It’s easy, isn’t it? Follow top enterprises and close them like a consumer business. Going back to our previous work on TAM and SAM, we can break down an approach that fits us into the initial “successful” product/market. It’s all too easy for a budding entrepreneur to look at a large market and say, “Why don’t we target everyone in the market?”

When you look at TAM and SAM, it is also important to look at your entry points. For consumer businesses, this can be demographic and psychological information. Let’s say you want to target female health and wellness lovers between the ages of 25 and 45 and who have a college degree and care about social issues. If you were targeting stay-at-home moms then you would go to the market with different offers and positioning. Every market has an entry point, and each individual and firm has different wants and needs.

For this case study we are talking about B2B. B2B requires you to think about the firm’s size (which drives the type of buyer and budget) as well as the firmographic. Firmographics are distinctive features that enable you to target companies. It can be the size of the firm (by revenue and employees), vertical (called SIC (Standard Industrial Classification) code) and even geography.

Bringing it back to this example, we realized that we had some constraints. One, Expedia was known as a consumer brand, not an enterprise brand. We knew that the big companies would not take us very seriously. We also knew that large enterprises wanted a lot of customization for their product. Online booking was also very new at the time, and most corporations were still using off-line travel agents.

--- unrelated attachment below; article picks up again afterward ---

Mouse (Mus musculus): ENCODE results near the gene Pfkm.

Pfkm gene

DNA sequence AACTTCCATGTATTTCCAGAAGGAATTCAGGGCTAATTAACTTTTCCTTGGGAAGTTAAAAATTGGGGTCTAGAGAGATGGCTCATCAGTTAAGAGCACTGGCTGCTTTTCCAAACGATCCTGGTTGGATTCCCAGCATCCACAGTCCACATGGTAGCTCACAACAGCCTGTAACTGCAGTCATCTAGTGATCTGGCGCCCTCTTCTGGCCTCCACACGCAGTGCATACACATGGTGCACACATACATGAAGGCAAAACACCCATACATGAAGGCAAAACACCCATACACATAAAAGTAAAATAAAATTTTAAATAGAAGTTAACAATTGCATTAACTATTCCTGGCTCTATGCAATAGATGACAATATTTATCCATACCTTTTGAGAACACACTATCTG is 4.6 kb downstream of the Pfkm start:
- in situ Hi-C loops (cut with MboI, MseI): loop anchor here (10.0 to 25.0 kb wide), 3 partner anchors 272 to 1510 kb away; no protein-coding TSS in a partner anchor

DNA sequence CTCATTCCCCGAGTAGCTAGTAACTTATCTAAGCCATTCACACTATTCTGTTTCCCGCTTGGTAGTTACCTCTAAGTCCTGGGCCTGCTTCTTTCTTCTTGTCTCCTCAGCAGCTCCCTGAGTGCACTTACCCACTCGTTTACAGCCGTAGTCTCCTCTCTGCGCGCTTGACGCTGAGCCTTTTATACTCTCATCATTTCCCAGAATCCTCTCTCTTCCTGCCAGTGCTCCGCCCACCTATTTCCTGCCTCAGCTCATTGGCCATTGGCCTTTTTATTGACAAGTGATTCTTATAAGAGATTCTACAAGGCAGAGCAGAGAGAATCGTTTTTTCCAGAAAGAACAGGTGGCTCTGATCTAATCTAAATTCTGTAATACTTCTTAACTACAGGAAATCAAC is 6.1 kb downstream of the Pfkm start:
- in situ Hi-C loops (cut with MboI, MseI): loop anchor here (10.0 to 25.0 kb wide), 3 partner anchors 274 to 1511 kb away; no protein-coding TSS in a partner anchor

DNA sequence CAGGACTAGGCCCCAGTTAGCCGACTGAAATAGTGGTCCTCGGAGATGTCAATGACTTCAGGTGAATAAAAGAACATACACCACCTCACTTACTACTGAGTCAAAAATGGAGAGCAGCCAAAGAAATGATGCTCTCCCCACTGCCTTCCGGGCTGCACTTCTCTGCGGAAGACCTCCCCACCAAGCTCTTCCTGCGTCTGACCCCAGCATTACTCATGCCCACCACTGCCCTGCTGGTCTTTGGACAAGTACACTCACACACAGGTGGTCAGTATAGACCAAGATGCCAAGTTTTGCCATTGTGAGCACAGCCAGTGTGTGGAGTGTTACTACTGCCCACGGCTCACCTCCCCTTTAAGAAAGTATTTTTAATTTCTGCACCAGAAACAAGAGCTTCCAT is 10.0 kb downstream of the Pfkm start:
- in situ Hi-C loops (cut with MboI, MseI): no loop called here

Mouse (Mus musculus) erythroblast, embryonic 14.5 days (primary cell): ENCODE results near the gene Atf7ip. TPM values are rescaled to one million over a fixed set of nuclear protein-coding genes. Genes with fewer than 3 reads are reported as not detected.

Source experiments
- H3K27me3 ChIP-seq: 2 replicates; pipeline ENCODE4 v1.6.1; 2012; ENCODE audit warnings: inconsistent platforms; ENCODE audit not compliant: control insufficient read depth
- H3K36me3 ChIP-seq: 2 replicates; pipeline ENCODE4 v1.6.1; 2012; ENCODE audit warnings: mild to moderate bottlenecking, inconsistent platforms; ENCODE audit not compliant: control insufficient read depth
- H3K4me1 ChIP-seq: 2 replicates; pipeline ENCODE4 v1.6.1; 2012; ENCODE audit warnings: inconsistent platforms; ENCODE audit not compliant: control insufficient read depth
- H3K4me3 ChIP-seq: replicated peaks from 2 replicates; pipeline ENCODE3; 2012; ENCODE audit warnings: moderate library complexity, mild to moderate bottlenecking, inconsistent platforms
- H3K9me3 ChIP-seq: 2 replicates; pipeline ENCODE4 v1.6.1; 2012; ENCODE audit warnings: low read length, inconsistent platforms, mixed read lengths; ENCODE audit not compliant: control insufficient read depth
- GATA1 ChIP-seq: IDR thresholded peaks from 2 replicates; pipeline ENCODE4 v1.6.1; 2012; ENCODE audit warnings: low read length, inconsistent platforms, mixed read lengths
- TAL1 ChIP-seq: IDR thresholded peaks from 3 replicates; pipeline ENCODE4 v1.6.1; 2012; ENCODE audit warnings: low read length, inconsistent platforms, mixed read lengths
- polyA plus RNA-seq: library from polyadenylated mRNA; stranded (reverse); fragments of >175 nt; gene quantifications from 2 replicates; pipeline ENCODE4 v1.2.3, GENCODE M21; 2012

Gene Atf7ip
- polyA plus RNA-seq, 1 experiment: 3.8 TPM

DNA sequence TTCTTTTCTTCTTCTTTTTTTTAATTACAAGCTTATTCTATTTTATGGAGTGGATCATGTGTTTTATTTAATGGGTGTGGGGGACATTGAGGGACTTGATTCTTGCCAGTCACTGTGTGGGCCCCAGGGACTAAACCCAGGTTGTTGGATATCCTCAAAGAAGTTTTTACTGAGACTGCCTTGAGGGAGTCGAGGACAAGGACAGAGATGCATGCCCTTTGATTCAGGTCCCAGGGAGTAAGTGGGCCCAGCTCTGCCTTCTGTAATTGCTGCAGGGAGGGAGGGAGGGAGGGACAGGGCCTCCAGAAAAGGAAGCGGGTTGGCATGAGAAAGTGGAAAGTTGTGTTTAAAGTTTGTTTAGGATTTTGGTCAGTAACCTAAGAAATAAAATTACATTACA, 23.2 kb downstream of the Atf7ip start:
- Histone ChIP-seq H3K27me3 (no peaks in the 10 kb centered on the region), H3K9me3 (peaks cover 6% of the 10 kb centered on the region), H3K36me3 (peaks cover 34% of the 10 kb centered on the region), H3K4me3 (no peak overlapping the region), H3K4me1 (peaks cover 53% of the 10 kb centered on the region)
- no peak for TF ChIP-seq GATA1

Our plan was to build a product that had company-specific content (their own negotiated rates) as well as Expedia’s own significant arsenal of content. We wanted to be a market maker with suppliers by pooling our scale to negotiate better rates on behalf of thousands of small businesses. We looked at all the market conditions and realized that the largest corporate clients would hit us with custom requirements and their low-margin existing clients, traditional corporate travel companies. “Low-margin-minded” means fee-based, usage compensation- and low profit margins.

After much analysis and testing with clients, we found that our offer actually worked for companies that were technology-focused (such as tech and software companies) but were not large enough to negotiate very high rates. Can you They needed Expedia’s content to change their shape. This enabled us to focus on multiple verticals in the mid-market, and we were able to receive feedback on our business without having to focus on the needs and requirements of each customer. This enabled us to focus our efforts on a clear value proposition while avoiding an expensive battle against the big players that have been in the market for over 30 years.

So our analysis went from a large total TAM in the corporate travel space to a SAM in mid-market, and then to a more focused strategy of zooming in on certain verticals. Making this clear in your market entry enables you to define a clear product and proposition on which to focus and be successful. You can then expand to other verticals and firmographics over time. This strategy is clearly defined in one of my favorite business books, Crossing the Gap. The author, Geoffrey A. Moore discusses the importance of a bowling pin strategy: focusing on your initial customer and then expanding from there to knock down the rest of the bowling pins. This is the only way to strike the market. You can knock down all the bowling pins on the market by focusing only on the front row.

adapted with permission from